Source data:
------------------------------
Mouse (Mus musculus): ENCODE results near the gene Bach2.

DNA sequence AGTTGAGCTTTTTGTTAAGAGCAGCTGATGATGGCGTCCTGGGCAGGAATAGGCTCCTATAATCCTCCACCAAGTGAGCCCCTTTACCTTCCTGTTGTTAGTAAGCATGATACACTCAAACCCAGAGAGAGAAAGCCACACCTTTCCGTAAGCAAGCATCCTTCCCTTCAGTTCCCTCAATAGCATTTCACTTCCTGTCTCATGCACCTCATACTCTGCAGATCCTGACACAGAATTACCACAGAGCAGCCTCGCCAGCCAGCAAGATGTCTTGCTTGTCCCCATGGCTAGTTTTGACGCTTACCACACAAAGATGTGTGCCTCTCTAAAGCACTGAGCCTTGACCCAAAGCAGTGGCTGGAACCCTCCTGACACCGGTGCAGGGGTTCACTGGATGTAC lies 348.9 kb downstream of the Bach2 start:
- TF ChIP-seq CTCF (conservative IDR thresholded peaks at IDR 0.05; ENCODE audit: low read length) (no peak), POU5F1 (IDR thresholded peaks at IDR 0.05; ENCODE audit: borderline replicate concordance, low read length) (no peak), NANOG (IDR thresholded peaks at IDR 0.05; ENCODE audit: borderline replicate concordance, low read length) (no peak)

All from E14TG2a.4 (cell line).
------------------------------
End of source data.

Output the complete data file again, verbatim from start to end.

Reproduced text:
Mouse (Mus musculus): ENCODE results near the gene Bach2.

DNA sequence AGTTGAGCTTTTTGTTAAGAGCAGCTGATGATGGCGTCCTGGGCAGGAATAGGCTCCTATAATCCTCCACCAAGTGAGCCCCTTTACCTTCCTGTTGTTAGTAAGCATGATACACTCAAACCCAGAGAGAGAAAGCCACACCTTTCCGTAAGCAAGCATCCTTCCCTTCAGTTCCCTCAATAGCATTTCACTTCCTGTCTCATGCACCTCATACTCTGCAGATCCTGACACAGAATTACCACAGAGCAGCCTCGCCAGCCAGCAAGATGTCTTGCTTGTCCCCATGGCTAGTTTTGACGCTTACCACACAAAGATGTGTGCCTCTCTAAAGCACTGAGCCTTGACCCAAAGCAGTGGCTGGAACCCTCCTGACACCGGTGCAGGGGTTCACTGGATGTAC lies 348.9 kb downstream of the Bach2 start:
- TF ChIP-seq CTCF (conservative IDR thresholded peaks at IDR 0.05; ENCODE audit: low read length) (no peak), POU5F1 (IDR thresholded peaks at IDR 0.05; ENCODE audit: borderline replicate concordance, low read length) (no peak), NANOG (IDR thresholded peaks at IDR 0.05; ENCODE audit: borderline replicate concordance, low read length) (no peak)

All from E14TG2a.4 (cell line).